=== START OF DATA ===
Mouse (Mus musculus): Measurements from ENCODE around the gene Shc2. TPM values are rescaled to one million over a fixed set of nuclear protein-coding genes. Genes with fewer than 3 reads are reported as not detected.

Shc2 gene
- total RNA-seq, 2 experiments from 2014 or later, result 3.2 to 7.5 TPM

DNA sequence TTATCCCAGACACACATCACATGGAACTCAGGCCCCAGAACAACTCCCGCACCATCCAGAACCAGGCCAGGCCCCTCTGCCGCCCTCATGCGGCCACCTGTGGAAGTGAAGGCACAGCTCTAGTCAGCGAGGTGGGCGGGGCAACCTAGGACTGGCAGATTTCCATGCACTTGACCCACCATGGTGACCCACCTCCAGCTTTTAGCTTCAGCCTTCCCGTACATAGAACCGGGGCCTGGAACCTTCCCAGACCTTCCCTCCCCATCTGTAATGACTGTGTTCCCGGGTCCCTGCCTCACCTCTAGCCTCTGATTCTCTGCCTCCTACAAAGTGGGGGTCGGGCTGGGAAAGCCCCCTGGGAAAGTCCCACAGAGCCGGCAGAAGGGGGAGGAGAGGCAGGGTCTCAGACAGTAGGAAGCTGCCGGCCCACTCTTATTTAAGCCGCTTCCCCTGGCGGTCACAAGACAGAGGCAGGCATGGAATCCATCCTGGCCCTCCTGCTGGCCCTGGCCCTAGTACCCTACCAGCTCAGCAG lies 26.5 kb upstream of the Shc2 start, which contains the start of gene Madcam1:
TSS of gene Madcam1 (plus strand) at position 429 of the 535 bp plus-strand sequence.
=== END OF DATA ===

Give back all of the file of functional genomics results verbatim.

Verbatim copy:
Mouse (Mus musculus): Measurements from ENCODE around the gene Shc2. TPM values are rescaled to one million over a fixed set of nuclear protein-coding genes. Genes with fewer than 3 reads are reported as not detected.

Shc2 gene
- total RNA-seq, 2 experiments from 2014 or later, result 3.2 to 7.5 TPM

DNA sequence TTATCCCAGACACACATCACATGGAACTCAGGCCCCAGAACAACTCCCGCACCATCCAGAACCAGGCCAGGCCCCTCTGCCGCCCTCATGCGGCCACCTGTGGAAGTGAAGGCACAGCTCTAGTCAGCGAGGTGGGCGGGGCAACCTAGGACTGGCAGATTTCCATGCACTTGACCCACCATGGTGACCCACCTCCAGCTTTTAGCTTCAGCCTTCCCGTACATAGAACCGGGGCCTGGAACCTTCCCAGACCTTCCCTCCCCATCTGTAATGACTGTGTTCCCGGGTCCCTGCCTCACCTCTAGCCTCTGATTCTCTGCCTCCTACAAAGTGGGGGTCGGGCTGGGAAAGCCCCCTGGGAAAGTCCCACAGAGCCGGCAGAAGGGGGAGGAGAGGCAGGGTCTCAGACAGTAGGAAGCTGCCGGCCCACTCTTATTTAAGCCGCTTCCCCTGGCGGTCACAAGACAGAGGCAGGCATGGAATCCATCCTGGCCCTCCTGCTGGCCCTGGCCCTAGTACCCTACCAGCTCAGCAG lies 26.5 kb upstream of the Shc2 start, which contains the start of gene Madcam1:
TSS of gene Madcam1 (plus strand) at position 429 of the 535 bp plus-strand sequence.